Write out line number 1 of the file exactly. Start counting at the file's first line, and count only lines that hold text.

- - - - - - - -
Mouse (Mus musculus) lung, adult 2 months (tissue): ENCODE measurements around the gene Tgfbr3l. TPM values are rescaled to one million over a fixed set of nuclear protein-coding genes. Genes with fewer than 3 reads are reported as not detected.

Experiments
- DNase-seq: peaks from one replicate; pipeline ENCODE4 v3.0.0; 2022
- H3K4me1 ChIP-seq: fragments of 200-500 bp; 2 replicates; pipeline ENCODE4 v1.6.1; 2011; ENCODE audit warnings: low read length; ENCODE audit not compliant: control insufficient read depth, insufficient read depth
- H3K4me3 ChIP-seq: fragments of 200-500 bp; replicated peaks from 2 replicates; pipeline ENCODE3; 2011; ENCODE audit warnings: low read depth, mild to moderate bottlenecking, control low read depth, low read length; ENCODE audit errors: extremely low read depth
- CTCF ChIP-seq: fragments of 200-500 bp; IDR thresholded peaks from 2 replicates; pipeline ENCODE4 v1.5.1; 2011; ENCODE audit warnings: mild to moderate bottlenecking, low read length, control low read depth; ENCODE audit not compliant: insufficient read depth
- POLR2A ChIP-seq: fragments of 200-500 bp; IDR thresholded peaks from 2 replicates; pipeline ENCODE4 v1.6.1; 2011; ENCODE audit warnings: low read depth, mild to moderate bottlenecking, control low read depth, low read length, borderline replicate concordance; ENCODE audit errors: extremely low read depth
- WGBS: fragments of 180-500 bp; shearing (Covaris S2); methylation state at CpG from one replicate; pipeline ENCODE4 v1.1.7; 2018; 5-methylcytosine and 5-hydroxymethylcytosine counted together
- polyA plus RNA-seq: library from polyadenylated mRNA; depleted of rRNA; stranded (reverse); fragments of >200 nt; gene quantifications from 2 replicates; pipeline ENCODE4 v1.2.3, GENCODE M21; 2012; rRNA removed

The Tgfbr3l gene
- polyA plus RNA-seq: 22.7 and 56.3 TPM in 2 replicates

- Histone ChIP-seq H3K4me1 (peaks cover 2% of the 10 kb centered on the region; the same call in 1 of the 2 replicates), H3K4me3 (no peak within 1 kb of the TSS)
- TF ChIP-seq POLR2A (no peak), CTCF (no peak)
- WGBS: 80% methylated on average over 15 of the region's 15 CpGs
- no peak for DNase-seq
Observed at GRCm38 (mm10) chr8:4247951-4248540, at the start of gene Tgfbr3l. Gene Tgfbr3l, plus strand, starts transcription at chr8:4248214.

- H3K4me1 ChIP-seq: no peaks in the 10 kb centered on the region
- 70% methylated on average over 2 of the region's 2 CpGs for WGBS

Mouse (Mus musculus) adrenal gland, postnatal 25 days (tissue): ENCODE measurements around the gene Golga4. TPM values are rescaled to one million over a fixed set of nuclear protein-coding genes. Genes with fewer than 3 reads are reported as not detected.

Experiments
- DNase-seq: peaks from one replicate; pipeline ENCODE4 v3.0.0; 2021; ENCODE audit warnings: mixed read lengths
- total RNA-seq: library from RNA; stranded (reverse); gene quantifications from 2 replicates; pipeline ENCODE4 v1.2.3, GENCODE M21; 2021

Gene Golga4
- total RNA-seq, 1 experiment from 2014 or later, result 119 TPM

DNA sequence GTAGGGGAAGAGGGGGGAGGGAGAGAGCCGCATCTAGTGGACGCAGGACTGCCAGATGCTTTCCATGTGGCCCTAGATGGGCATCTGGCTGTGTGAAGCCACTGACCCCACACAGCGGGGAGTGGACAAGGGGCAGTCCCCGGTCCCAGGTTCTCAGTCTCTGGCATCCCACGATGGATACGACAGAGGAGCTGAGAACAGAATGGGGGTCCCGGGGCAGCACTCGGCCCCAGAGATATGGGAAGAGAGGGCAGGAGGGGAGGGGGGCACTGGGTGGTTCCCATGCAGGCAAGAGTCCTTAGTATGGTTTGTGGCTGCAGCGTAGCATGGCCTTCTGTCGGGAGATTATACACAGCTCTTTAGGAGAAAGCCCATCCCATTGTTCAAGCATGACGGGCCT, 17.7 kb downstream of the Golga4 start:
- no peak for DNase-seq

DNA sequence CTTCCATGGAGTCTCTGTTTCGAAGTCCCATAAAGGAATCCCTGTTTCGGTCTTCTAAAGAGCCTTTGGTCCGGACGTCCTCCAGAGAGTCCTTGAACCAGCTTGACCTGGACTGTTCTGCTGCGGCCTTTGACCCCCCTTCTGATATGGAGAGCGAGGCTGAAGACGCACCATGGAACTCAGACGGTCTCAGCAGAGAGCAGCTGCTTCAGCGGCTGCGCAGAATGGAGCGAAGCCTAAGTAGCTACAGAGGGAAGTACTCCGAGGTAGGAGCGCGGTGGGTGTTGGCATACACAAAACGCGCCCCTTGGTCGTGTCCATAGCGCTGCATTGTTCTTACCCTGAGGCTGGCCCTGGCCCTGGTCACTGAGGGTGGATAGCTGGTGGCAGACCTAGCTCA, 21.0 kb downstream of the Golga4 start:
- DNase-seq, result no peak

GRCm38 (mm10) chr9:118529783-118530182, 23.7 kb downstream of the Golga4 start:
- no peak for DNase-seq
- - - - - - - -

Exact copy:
Mouse (Mus musculus) lung, adult 2 months (tissue): ENCODE measurements around the gene Tgfbr3l. TPM values are rescaled to one million over a fixed set of nuclear protein-coding genes. Genes with fewer than 3 reads are reported as not detected.